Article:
Supporters of an east/west railway line have again tried to gain traction for their ideas. The project, however, would involve serious ecological and social costs. The March 16, 2017 episode of the NEC’s EcoNews Report discussed recent and prior east-west railway proposals and potential impacts. Listen to the whole show online here.
Train tracks pepper the Northern California landscape, evidence of a time when trains were required for life in isolated regions. While supporters of an east-west railway have again tried to gain traction, a grant to fund a pre-feasability study was rejected by the Trinity County Transportation Commission in early March.
Tom Wheeler, Executive Director of the Environmental Protection Information Center (EPIC), spoke with Larry Glass, Executive Director of both the Northcoast Environmental Center (NEC) and Safe Alternatives for our Forest Environment (SAFE), in the March 16 episode of the EcoNews Report about the east-west railway proposals that have come up over the years and the implications for the surrounding society and environment.
Supporters want to connect Humboldt County to Tehama County, which lies about 185.5 miles southeast. First discussed a hundred years ago, the proposal for the railroad was brought back up in 2010 by Eureka businessman Rob Arkley.
The proposal stemmed from a demand for a better method of transporting goods. “What they have always stated is that there’s this pent up demand, particularly for agricultural products in the valley, to find a route to the Pacific,” Glass said. “Rather than going south to Stockton or Sacramento or Oakland or any of the ports down there, they wanted to go directly west. It’s never been clear to me why.”
The UpState RailConnect Committee was created by supporters and began meeting in 2012. The topic of having a feasibility study performed on the railroad’s possibility arose. Glass attended these meetings on behalf of the NEC and SAFE.
“In a lot of ways, people looked at it and went, ‘Oh yeah, that’s crazy. That’s never going to happen.’ But at the same time, I felt like there needed to be somebody there from the environmental side keeping an eye on these guys,” Glass said.
A pre-feasibility study was produced for the Humboldt Bay Harbor District and released in 2013. The study showed that the project would cost at least $1 billion and also noted that the slope in Trinity County posed a difficulty. “In order to traverse Trinity County, you would have to travel twice the land miles...because of the grade problems,” Glass said.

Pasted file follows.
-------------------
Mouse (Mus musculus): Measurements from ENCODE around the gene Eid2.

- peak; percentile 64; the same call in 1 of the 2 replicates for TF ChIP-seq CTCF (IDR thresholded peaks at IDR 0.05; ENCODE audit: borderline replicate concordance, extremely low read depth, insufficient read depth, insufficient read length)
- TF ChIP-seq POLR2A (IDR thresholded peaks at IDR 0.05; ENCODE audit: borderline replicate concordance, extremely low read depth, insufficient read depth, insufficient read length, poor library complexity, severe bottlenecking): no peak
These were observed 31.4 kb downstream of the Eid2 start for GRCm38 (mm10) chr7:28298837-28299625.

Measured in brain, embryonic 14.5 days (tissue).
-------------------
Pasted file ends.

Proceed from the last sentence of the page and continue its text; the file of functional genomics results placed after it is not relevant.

Glass and Wheeler went on to discuss that if this rail line were feasible, it would have been constructed long ago when it was first discussed. “If there was a way to have built that rail to the east, they would have done it back then,” Glass said.
“I can’t imagine that you can get something like this done in a cost-effective manner today, just because of labor laws [and] safety rates,” Wheeler added.
The environmental impacts of the railway would be considerable. In addition to the diesel smoke, latrine waste from the train would also likely be dumped onto the sides of the railway. Wide swaths of forest would have to be cleared along the line to eliminate the possibility of trees falling on the tracks. Numerous rivers and tributaries vital to the survival of fish and ecosystems would also be compromised, many already in recovery stages and sensitive to construction-caused sediment buildup.
In 2016, the Committee submitted a transportation grant application to the Trinity County Transportation Commission. The grant was awarded, but required acceptance. Glass saw this as an opportunity to again show opposition to the railway. “Here’s our opportunity to say no loudly to this thing, one more time,” Glass said.
“To get a county as small and desperate as Trinity County to turn down “free money” from the state seemed like a big ask. But as we went out to the community and organized...we got a lot of people’s attention,” Glass said.
The March hearing for the grant was packed with people opposing the grant. “Nobody in Trinity County spoke in favor of accepting the grant,” Glass said. “The four [supporters] were all from Humboldt County.”
Though it was expected to be a close decision, the grant was rejected by the Trinity County Transportation Commission. “The most important player in this does not want the train,” Wheeler observed. Opponents of the East-West rail are again victorious. For now.
Glass and Wheeler discussed whether this would perhaps prompt other counties and cities to side with Trinity County on the matter.